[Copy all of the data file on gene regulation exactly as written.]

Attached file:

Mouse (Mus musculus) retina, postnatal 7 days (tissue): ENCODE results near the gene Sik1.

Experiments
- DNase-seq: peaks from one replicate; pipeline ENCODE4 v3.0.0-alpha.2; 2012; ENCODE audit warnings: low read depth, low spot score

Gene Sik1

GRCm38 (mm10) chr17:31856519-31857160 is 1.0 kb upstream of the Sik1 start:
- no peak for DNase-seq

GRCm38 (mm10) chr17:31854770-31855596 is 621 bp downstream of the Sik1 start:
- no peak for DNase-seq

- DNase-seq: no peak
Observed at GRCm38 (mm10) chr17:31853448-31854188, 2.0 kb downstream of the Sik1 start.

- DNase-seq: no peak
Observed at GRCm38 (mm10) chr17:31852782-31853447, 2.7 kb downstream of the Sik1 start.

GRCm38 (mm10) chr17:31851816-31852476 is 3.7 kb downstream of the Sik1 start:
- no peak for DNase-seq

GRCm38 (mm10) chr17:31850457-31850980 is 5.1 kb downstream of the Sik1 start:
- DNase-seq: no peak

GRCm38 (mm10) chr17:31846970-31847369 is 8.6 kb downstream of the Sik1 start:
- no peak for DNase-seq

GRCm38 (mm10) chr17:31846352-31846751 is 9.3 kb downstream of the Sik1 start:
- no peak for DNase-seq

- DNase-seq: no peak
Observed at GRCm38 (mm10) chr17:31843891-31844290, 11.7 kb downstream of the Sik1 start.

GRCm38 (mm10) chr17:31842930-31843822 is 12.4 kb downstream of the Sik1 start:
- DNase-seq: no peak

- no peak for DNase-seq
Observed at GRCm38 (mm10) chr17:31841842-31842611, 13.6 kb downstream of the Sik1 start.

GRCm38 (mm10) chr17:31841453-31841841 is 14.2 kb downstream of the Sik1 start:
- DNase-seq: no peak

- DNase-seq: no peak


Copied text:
Mouse (Mus musculus) retina, postnatal 7 days (tissue): ENCODE results near the gene Sik1.

Experiments
- DNase-seq: peaks from one replicate; pipeline ENCODE4 v3.0.0-alpha.2; 2012; ENCODE audit warnings: low read depth, low spot score

Gene Sik1

GRCm38 (mm10) chr17:31856519-31857160 is 1.0 kb upstream of the Sik1 start:
- no peak for DNase-seq

GRCm38 (mm10) chr17:31854770-31855596 is 621 bp downstream of the Sik1 start:
- no peak for DNase-seq

- DNase-seq: no peak
Observed at GRCm38 (mm10) chr17:31853448-31854188, 2.0 kb downstream of the Sik1 start.

- DNase-seq: no peak
Observed at GRCm38 (mm10) chr17:31852782-31853447, 2.7 kb downstream of the Sik1 start.

GRCm38 (mm10) chr17:31851816-31852476 is 3.7 kb downstream of the Sik1 start:
- no peak for DNase-seq

GRCm38 (mm10) chr17:31850457-31850980 is 5.1 kb downstream of the Sik1 start:
- DNase-seq: no peak

GRCm38 (mm10) chr17:31846970-31847369 is 8.6 kb downstream of the Sik1 start:
- no peak for DNase-seq

GRCm38 (mm10) chr17:31846352-31846751 is 9.3 kb downstream of the Sik1 start:
- no peak for DNase-seq

- DNase-seq: no peak
Observed at GRCm38 (mm10) chr17:31843891-31844290, 11.7 kb downstream of the Sik1 start.

GRCm38 (mm10) chr17:31842930-31843822 is 12.4 kb downstream of the Sik1 start:
- DNase-seq: no peak

- no peak for DNase-seq
Observed at GRCm38 (mm10) chr17:31841842-31842611, 13.6 kb downstream of the Sik1 start.

GRCm38 (mm10) chr17:31841453-31841841 is 14.2 kb downstream of the Sik1 start:
- DNase-seq: no peak

- DNase-seq: no peak